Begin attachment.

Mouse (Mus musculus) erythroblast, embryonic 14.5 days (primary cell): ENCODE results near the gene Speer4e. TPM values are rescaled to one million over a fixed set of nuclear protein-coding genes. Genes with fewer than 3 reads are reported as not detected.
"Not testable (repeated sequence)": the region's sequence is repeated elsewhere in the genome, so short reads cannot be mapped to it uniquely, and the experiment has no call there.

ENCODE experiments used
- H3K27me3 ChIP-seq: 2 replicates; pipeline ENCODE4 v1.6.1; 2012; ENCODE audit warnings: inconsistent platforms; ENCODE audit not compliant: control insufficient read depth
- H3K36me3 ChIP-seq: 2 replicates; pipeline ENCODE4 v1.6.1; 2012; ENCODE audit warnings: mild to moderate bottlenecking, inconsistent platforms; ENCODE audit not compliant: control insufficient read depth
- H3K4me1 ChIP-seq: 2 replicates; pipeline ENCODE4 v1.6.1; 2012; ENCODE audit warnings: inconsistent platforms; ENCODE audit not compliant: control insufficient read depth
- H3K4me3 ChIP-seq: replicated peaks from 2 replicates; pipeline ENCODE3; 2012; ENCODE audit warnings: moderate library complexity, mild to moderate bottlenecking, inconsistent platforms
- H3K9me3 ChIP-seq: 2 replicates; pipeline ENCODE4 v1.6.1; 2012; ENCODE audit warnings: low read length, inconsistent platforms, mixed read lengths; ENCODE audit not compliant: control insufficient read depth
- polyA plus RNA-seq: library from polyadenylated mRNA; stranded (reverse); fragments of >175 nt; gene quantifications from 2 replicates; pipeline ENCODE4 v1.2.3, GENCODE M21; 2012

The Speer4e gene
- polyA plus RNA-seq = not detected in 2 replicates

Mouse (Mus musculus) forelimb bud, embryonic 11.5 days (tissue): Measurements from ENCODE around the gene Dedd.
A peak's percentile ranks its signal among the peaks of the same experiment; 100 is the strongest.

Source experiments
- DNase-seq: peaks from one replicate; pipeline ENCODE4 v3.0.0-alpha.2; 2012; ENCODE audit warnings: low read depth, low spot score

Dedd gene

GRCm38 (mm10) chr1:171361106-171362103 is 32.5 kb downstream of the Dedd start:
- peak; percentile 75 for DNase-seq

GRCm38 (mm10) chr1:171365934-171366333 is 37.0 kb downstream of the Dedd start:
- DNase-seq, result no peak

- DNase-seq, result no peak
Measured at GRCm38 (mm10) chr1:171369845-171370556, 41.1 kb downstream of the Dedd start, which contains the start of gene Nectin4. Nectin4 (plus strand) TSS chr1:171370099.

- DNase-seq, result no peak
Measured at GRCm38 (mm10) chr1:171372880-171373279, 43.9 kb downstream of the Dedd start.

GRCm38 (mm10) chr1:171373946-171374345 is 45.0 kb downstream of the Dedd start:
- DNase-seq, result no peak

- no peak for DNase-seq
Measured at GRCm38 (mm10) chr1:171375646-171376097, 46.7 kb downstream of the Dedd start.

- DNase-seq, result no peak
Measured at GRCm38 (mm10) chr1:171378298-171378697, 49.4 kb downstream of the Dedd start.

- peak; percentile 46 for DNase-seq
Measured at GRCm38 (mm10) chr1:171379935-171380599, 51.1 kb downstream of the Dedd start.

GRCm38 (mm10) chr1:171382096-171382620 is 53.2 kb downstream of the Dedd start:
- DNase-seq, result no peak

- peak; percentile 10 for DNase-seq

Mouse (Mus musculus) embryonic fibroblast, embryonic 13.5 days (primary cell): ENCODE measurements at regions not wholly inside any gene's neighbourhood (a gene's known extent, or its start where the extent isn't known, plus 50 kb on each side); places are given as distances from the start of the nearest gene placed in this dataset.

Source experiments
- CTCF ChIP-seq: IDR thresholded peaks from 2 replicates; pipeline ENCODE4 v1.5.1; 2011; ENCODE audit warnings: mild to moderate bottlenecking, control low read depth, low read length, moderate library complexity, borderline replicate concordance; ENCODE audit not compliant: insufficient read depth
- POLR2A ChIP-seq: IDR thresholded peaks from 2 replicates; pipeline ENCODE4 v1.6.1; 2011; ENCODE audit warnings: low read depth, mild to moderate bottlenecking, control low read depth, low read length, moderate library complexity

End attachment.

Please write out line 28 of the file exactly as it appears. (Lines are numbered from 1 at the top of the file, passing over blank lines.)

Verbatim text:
Measured at GRCm38 (mm10) chr1:171375646-171376097, 46.7 kb downstream of the Dedd start.